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CIME 2024: Confronting Demodex blepharitis with advanced treatment


Marc Bloomenstein, OD, FAAO, discusses how optometrists can proactively manage Demodex blepharitis by regularly examining eyelids, diagnosing the condition early, and offering treatments to effectively eradicate the mites and prevent future complications.

Marc Bloomenstein, OD, FAAO, speaking from the Controversies in Modern Eye Care meeting, highlights the prevalence of Demodex blepharitis. Bloomenstein discusses its simple diagnosis and emphasizes the importance of proactive care to prevent complications. He and James A. Katz, MD, presented a session titled 'Under the Microscope—Confronting Demodex Blepharitis With Advanced Treatment' during the May 4 meeting in Los Angeles, California.

Video Transcript

Editor’s note - The following transcript has been lightly edited for clarity.

Marc Bloomenstein, OD, FAAO:

Hi, everybody! It's Dr. Marc Bloomenstein here in I'd like to say sunny Los Angeles, but it's a little bit overcast. I'm at the Controversies in Modern Eye Care meeting and I just came off of a session with Dr. Jim Katz.

We were talking about Demodex [blepharitis] and more importantly the fact that this is a condition that is extremely prevalent in our practices. In fact, 58% of all adults actually have Demodex blepharitis.

The diagnosis of this is quite simple. It's basically just have your patients look down. We're looking for those collarettes, that waxy kind of debris that is at the base of the lashes. We have about 150 lashes but it only takes one. When you see one lash that has collarettes then you know that that is 100% pathognomonic for Demodex blepharitis. Now, you may be saying patients aren't coming in with symptoms and some of those symptoms might be itching, irritation, grittiness to the eyes. But the signs oftentimes are there and the signs can be redness, erythema, loss of lashes.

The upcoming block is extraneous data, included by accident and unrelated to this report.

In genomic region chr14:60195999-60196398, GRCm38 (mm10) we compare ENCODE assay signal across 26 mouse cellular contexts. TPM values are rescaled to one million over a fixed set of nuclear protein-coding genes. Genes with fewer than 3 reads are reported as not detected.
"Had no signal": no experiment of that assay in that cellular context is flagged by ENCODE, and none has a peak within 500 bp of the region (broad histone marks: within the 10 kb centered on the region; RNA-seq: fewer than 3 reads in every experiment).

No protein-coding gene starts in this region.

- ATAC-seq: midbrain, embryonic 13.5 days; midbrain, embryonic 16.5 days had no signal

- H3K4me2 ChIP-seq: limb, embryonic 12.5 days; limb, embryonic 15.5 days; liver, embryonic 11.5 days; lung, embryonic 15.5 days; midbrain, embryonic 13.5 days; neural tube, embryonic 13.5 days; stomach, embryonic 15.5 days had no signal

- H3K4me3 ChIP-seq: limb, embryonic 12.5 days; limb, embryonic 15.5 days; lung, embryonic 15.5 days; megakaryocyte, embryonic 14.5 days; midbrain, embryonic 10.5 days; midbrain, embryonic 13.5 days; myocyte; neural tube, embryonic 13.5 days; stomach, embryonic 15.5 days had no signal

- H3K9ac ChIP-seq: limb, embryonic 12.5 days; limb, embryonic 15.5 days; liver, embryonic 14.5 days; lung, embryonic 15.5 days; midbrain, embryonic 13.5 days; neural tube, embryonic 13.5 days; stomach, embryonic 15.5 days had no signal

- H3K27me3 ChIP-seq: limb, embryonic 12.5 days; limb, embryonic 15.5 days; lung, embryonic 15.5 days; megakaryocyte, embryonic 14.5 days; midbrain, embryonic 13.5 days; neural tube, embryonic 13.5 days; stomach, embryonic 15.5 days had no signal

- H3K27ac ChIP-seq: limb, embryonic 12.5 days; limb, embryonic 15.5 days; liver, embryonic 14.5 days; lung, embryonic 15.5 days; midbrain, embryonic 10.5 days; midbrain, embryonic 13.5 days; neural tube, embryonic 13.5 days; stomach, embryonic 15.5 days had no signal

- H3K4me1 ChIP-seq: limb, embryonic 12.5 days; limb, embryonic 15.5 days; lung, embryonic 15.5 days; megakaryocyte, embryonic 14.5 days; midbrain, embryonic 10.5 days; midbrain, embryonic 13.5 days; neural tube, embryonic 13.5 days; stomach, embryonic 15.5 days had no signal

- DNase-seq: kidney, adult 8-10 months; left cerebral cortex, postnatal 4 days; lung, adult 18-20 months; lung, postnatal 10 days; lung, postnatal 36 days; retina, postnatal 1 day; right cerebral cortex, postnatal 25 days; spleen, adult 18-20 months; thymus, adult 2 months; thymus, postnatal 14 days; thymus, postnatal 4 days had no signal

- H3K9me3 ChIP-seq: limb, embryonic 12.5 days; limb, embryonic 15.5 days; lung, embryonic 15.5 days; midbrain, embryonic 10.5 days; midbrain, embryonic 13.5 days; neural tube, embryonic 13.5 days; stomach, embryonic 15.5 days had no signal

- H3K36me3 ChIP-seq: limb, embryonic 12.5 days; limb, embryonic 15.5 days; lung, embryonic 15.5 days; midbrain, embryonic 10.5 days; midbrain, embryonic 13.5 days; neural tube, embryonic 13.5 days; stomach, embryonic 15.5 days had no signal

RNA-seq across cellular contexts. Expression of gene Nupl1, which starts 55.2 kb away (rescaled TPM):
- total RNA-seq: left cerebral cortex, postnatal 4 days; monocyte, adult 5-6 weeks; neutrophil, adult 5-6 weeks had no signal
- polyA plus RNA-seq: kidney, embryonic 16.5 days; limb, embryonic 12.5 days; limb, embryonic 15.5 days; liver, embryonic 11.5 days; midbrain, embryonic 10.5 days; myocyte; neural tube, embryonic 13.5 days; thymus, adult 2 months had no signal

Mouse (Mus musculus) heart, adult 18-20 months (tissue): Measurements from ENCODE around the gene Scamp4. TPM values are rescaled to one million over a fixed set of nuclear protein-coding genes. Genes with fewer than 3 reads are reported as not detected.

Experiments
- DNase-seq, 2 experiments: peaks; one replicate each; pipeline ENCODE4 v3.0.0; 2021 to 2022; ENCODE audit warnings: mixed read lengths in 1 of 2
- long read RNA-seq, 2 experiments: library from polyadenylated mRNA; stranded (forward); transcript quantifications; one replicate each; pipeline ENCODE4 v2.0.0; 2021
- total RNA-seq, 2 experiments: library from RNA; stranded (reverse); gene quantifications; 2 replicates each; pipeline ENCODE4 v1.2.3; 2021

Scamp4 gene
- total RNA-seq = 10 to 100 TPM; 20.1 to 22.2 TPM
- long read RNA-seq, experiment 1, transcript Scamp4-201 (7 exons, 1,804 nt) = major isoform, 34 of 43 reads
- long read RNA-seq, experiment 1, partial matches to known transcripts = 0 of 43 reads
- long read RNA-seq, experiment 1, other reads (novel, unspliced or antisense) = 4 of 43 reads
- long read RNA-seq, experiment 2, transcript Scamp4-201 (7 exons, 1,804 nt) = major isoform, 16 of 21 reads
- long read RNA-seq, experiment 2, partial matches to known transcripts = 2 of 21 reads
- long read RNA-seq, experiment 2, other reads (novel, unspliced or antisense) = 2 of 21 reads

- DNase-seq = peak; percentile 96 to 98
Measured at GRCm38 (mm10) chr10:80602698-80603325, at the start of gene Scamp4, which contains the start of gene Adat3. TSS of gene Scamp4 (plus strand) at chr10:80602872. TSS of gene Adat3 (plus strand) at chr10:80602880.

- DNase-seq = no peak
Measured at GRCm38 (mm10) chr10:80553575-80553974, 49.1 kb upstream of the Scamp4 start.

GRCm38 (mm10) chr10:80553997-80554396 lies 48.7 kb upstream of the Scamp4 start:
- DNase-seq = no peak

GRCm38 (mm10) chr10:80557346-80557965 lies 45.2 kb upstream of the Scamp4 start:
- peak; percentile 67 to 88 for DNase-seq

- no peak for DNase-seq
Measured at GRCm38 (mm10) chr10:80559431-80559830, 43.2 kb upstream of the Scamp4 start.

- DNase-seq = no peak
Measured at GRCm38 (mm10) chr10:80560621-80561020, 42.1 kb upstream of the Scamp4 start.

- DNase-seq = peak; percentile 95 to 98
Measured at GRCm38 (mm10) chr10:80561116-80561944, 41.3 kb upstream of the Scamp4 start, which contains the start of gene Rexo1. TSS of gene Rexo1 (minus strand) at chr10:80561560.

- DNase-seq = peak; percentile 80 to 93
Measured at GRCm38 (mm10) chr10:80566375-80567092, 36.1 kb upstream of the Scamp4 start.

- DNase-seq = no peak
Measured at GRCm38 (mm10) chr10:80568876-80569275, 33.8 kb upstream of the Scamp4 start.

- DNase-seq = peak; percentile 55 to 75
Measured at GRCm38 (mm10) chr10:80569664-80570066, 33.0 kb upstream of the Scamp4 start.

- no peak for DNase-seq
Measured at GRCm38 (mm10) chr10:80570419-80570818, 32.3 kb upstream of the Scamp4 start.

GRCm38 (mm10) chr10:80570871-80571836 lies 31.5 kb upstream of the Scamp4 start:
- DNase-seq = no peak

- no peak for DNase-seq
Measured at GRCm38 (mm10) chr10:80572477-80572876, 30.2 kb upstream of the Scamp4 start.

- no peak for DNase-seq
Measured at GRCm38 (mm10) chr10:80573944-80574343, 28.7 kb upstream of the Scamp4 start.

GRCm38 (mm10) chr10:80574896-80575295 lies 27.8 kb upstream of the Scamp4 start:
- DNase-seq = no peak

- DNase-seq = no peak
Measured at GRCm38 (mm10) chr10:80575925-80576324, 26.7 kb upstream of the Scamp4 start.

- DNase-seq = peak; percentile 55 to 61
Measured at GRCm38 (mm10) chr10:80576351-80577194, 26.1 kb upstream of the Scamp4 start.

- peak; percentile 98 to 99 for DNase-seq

But more importantly, it's what could happen in the future. We've never really had a good treatment for the Demodex and one of the things that Dr. Katz talked about was the things that we've been doing to manage it, whether it be tea tree oil or some of us use ivermectin or even just lid scrubs or blepharoexfoliation. But fortunately we now have an FDA-approved medication, lotilaner, which basically goes in and kind of eradicates the mites. It paralyzes them. We keep them on it twice a day for 6 weeks, which allows us to get rid of the eggs because the lifecycle of these tends to be about 14 to 18 days.

So one of the exciting things that we just talked about is the fact that we're not waiting for patients to be symptomatic. We're being proactive and preventative and looking for those early, early symptoms, which could be blurred vision, which could just be the fact that patients are having some challenges with contact lenses. So do yourself a favor, get out there, look on the lids, look for some Demodex, and help your patients to manage that.

So as optometrists who are managing Demodex, what this could mean is that you can keep your patients in their contact lenses longer. Interesting enough, there was a carve out of this study that was done, which found that 58% of adult patients have Demodex. Of that 58%, the patients that had contact lens intolerance, 90% of those patients wore contacts.

Most patients come into an optometric practice because they're looking to get better quality of vision, manage fluctuation, maybe just kind of learn about opportunities to manage their myopia or hyperopia and even presbyopia and if we're not managing the Demodex, if we're not managing the blepharitis, then we're losing sight. I like the pun there. We're losing sight of helping them with their vision.

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